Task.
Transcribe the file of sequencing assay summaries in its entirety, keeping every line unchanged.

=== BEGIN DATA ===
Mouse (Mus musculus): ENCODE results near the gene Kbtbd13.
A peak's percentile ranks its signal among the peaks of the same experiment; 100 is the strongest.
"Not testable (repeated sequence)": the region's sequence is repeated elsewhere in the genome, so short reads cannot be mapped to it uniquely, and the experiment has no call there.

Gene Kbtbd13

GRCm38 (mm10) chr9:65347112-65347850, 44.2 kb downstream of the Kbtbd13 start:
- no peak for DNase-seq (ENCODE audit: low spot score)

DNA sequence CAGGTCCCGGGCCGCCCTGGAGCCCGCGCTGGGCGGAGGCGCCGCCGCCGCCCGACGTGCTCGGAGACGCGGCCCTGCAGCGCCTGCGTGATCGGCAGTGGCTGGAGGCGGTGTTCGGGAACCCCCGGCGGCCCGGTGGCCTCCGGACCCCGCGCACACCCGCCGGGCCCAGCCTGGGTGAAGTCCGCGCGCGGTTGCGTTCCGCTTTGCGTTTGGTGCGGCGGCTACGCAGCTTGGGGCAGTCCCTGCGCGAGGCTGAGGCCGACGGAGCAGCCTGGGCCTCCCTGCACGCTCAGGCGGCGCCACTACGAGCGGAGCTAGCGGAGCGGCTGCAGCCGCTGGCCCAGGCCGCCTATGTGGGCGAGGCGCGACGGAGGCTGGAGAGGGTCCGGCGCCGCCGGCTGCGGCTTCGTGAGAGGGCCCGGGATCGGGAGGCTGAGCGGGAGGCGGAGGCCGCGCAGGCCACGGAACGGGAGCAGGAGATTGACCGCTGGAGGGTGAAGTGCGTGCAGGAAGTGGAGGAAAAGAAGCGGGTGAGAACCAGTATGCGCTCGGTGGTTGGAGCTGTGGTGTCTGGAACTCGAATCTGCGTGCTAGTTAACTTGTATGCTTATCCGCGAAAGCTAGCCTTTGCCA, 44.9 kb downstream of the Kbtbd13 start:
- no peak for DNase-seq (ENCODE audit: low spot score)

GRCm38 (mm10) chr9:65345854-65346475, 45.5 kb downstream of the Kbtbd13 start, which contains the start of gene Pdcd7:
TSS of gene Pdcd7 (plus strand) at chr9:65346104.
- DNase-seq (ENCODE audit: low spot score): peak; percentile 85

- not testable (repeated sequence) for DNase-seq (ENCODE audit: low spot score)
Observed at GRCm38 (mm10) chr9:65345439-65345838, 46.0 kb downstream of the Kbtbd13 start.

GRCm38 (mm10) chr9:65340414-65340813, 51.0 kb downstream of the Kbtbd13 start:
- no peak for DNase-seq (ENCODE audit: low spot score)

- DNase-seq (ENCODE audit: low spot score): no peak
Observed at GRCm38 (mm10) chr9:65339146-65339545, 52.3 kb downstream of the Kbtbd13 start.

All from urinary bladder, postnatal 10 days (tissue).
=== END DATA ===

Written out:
Mouse (Mus musculus): ENCODE results near the gene Kbtbd13.
A peak's percentile ranks its signal among the peaks of the same experiment; 100 is the strongest.
"Not testable (repeated sequence)": the region's sequence is repeated elsewhere in the genome, so short reads cannot be mapped to it uniquely, and the experiment has no call there.

Gene Kbtbd13

GRCm38 (mm10) chr9:65347112-65347850, 44.2 kb downstream of the Kbtbd13 start:
- no peak for DNase-seq (ENCODE audit: low spot score)

DNA sequence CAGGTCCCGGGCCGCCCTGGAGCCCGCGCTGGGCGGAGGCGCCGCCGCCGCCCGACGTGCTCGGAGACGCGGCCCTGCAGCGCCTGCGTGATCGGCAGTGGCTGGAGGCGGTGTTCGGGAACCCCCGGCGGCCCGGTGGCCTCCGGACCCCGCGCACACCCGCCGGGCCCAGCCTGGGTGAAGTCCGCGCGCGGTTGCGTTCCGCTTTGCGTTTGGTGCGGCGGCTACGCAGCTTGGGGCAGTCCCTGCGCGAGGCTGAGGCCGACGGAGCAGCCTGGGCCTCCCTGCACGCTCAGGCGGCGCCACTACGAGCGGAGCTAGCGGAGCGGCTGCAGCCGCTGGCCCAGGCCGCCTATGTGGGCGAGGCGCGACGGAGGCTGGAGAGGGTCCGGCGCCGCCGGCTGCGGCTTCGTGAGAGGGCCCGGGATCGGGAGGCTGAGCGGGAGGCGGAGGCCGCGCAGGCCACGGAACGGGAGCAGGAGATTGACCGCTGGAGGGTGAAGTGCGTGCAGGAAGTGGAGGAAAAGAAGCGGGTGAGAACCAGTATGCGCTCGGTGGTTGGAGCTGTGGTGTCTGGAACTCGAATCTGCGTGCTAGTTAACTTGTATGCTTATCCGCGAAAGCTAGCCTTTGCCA, 44.9 kb downstream of the Kbtbd13 start:
- no peak for DNase-seq (ENCODE audit: low spot score)

GRCm38 (mm10) chr9:65345854-65346475, 45.5 kb downstream of the Kbtbd13 start, which contains the start of gene Pdcd7:
TSS of gene Pdcd7 (plus strand) at chr9:65346104.
- DNase-seq (ENCODE audit: low spot score): peak; percentile 85

- not testable (repeated sequence) for DNase-seq (ENCODE audit: low spot score)
Observed at GRCm38 (mm10) chr9:65345439-65345838, 46.0 kb downstream of the Kbtbd13 start.

GRCm38 (mm10) chr9:65340414-65340813, 51.0 kb downstream of the Kbtbd13 start:
- no peak for DNase-seq (ENCODE audit: low spot score)

- DNase-seq (ENCODE audit: low spot score): no peak
Observed at GRCm38 (mm10) chr9:65339146-65339545, 52.3 kb downstream of the Kbtbd13 start.

All from urinary bladder, postnatal 10 days (tissue).